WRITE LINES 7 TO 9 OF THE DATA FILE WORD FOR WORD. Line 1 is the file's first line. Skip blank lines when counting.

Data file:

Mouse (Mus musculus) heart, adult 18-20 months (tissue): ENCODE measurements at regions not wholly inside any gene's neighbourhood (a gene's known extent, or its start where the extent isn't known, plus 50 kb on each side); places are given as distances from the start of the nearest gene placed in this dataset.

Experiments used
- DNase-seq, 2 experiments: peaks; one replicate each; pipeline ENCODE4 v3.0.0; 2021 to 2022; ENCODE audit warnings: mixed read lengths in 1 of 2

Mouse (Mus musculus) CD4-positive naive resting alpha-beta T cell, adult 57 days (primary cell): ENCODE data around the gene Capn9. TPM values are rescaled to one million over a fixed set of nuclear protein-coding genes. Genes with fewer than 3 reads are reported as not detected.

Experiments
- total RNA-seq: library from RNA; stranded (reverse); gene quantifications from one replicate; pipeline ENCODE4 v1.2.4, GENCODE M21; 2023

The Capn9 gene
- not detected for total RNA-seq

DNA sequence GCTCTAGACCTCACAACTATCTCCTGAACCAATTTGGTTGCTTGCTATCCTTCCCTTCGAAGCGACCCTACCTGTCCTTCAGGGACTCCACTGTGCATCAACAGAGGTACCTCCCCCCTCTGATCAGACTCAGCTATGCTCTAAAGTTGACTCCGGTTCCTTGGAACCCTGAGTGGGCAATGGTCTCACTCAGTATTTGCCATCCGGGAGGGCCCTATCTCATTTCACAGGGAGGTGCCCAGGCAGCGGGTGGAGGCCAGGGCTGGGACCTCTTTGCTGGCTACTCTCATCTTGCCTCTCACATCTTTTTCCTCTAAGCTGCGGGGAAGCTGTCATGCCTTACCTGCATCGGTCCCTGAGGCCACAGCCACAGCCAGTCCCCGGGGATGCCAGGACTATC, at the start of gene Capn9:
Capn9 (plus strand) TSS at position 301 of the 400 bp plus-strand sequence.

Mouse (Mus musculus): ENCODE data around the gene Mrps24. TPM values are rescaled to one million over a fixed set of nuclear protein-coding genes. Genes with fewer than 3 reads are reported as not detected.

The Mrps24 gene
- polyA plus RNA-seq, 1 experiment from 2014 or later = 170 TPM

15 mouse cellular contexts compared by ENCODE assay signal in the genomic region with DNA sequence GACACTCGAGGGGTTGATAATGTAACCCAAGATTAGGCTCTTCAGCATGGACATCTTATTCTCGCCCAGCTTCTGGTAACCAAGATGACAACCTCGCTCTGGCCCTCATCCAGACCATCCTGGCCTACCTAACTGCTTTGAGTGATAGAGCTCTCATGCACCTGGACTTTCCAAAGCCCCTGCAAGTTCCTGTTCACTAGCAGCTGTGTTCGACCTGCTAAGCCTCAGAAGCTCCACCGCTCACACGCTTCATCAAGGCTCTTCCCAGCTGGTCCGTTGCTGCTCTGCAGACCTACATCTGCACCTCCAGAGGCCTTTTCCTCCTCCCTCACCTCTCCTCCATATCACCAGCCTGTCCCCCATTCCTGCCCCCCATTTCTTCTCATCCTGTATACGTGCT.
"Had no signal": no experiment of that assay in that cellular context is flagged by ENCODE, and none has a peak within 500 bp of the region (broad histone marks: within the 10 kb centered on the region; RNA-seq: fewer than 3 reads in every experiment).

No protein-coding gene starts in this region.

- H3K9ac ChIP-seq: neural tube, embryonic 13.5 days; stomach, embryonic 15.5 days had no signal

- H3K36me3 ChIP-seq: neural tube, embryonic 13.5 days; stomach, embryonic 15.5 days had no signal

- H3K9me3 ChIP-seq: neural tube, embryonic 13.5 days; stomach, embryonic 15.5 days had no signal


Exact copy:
The Capn9 gene
- not detected for total RNA-seq

DNA sequence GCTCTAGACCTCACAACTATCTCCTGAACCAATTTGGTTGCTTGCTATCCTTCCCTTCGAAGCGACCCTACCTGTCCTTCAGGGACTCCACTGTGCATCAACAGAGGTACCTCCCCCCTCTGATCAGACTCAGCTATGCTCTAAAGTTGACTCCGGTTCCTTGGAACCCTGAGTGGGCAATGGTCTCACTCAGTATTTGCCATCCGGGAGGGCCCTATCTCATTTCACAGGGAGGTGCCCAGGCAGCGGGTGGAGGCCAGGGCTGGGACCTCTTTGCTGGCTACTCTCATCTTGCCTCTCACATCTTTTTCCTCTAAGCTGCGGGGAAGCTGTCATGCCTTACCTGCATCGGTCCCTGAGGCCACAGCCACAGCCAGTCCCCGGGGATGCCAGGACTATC, at the start of gene Capn9: